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Green Castle, Portknockie facts for kids

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Green Castle
Type Promontory fort
Length 70 metres (230 ft)
Width 15 metres (49 ft)
History
Periods Iron Age, Pictish

Green Castle is a naturally defended rocky outcrop in the village of Portknockie in Moray, Scotland, that was occupied successively by small promontory forts of the Iron Age and Pictish periods.

The site forms a rocky headland 70 metres (230 ft) long and 15 metres (49 ft) wide, surrounded by steep cliffs rising 20 metres (66 ft) high above the sea. The site was extensively excavated between 1976 and 1982.

During the Iron Age a single palisade was built to protect the headland at its landward side. Traces of the slot created by these timbers, together with an Iron Age sherd and pits have been excavated. This occupation period produced evidence of metalworking, including fragments of moulds, furnaces, hammerstones and whetstones. Ard marks over the upper surfaces of Iron Age archaeological layers suggest that the site was then used for agriculture before being reused for defensive purposes during the Pictish period.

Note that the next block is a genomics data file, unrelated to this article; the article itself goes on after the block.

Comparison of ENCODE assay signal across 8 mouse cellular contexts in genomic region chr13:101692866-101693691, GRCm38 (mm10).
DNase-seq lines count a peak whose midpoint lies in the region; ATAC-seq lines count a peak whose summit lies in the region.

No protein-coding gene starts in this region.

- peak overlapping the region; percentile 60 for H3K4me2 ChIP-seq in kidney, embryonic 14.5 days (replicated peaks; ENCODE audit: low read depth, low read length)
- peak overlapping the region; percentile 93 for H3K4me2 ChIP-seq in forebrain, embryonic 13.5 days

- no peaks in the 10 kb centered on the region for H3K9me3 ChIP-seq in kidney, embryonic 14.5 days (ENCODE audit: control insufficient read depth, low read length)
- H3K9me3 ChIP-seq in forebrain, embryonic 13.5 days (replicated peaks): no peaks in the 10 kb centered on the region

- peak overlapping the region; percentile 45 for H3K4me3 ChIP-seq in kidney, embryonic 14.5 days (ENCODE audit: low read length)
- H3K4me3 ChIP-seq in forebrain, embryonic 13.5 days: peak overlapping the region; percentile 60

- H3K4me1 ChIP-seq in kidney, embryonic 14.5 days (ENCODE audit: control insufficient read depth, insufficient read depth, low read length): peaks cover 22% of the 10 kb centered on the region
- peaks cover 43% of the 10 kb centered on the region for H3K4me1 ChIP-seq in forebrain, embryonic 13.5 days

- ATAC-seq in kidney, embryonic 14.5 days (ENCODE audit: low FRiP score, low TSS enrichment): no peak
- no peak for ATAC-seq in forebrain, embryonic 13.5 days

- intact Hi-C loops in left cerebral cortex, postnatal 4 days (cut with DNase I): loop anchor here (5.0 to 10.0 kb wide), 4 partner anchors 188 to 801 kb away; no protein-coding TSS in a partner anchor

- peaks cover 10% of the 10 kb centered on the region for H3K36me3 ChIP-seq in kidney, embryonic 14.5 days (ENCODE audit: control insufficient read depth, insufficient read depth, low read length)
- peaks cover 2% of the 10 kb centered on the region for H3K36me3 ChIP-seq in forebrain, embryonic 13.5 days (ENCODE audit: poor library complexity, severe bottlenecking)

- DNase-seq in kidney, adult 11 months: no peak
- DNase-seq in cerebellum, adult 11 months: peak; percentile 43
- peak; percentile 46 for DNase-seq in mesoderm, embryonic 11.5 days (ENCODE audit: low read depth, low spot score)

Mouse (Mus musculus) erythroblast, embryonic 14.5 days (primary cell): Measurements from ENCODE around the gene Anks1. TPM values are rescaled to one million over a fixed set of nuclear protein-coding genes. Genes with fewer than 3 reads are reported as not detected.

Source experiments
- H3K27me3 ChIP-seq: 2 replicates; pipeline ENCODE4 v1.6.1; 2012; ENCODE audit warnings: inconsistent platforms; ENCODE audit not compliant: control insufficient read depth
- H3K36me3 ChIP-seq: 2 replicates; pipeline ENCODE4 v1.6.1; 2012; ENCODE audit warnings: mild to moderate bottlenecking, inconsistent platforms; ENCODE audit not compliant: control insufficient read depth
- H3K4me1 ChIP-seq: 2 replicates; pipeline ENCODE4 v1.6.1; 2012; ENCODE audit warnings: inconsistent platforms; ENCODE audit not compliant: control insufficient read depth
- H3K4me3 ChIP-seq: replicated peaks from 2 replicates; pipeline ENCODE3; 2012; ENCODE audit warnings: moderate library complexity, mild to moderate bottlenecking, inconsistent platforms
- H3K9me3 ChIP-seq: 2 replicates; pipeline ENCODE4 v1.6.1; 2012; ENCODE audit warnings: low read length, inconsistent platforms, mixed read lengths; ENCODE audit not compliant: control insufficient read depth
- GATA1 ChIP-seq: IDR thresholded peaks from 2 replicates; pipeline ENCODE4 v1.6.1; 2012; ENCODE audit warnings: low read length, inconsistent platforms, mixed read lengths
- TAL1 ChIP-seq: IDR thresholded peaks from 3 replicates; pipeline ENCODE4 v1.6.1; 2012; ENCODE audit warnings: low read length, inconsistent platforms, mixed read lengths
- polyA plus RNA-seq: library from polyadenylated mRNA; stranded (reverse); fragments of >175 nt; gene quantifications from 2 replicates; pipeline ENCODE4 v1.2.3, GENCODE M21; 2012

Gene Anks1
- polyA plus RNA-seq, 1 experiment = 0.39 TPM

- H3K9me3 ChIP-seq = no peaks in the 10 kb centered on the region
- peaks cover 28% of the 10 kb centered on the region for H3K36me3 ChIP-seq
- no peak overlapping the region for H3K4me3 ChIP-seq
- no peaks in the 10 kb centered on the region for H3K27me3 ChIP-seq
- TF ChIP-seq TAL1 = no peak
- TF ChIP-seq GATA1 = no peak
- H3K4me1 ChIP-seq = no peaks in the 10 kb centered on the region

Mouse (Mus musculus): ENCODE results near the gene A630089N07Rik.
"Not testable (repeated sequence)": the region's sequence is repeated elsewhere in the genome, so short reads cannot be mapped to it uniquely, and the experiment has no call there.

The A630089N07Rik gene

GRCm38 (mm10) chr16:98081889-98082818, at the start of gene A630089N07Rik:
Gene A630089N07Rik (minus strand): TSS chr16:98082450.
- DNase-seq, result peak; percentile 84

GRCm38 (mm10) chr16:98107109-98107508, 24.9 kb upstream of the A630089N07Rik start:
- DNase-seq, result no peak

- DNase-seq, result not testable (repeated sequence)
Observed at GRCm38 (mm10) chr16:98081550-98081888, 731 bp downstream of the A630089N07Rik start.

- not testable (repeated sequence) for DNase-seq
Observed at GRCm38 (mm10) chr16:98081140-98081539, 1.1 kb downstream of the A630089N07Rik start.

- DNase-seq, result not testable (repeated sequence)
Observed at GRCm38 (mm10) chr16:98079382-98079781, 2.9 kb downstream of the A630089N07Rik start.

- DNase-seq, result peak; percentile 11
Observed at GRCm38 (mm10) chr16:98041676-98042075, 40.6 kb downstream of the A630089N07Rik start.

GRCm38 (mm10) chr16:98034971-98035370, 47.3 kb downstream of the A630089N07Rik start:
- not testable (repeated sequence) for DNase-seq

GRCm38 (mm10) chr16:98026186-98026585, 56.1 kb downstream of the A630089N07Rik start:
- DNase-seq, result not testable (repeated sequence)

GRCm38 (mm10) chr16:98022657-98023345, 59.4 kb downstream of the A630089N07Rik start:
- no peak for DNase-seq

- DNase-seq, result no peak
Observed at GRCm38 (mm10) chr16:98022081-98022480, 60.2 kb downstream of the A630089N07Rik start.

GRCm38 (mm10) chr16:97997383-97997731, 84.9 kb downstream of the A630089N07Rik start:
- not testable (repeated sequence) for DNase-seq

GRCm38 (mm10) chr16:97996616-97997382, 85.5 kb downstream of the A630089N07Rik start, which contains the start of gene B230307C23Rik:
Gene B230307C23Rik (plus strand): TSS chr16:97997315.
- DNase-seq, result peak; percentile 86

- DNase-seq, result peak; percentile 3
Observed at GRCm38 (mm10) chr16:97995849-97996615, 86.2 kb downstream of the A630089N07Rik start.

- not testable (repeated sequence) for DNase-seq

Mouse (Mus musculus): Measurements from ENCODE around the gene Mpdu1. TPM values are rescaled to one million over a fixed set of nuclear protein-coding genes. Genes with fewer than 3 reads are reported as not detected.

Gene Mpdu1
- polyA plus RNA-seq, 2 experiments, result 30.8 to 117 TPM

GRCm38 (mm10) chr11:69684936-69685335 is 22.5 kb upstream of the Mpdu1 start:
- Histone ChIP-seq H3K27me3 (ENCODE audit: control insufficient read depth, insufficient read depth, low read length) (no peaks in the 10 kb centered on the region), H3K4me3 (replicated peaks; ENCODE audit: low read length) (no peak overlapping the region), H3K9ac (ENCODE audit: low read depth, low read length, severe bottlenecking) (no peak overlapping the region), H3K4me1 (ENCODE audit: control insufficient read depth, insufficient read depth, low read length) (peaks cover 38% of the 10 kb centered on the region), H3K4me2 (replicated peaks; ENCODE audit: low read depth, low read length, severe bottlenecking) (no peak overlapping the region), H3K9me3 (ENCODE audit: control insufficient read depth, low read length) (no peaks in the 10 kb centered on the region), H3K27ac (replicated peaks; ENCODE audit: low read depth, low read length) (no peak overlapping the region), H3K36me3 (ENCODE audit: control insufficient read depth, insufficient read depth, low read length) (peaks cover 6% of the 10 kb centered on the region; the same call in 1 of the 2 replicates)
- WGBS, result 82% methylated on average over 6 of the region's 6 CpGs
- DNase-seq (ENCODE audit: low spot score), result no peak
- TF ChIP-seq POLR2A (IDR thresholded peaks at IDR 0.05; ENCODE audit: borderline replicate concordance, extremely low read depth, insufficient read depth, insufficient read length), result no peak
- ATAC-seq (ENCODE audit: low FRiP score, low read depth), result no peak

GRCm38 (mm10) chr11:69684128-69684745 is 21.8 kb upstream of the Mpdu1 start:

A new timber palisade backfilled by beach cobbles marked a first phase of Pictish activity on the site. The fort was then extensively rebuilt in the 7th and 8th centuries – possibly in response to the start of Norse raids on the northern Pictish Kingdom of Fortriu – with a more sophisticated structure of timber-laced stone ramparts protecting a central stone hall. These defences were later destroyed by fire, possibly the result of a Viking siege.

During the 19th century the site was used for fish drying and most of the area was covered by low stone platforms.

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